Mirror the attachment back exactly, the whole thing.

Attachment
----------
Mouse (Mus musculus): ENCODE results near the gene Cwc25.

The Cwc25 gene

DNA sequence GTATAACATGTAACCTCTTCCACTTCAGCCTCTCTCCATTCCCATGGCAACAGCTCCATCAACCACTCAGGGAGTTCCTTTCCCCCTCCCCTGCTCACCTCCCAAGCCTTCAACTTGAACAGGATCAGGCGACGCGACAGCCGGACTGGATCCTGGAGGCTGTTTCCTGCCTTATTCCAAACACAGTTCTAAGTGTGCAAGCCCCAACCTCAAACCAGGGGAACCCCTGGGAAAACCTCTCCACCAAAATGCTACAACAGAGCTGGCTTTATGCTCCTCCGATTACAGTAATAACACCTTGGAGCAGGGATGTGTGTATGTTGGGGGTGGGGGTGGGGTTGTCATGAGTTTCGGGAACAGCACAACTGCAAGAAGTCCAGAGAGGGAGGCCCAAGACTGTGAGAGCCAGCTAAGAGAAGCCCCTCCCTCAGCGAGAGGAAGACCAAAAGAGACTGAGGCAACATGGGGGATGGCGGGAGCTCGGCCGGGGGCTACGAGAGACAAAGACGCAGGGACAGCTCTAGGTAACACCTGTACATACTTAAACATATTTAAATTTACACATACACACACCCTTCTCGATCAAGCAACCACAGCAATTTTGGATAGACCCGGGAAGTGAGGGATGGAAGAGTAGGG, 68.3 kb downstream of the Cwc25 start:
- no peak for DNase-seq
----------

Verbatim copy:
Mouse (Mus musculus): ENCODE results near the gene Cwc25.

The Cwc25 gene

DNA sequence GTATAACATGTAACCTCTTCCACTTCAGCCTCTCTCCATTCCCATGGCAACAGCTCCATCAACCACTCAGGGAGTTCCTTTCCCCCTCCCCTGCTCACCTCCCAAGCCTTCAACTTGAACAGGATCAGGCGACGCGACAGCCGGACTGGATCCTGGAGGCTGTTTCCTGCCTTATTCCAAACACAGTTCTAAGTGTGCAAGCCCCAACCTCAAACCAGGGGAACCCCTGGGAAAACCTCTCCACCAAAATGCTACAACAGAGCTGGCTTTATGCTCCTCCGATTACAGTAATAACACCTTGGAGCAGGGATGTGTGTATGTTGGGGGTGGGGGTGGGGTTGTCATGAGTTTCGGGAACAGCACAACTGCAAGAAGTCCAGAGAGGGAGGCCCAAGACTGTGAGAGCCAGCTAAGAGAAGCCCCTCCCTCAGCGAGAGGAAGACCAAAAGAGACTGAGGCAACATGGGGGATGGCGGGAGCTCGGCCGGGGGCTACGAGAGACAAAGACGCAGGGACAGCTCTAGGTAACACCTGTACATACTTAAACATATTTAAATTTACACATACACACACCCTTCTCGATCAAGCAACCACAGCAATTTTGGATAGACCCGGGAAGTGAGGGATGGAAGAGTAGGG, 68.3 kb downstream of the Cwc25 start:
- no peak for DNase-seq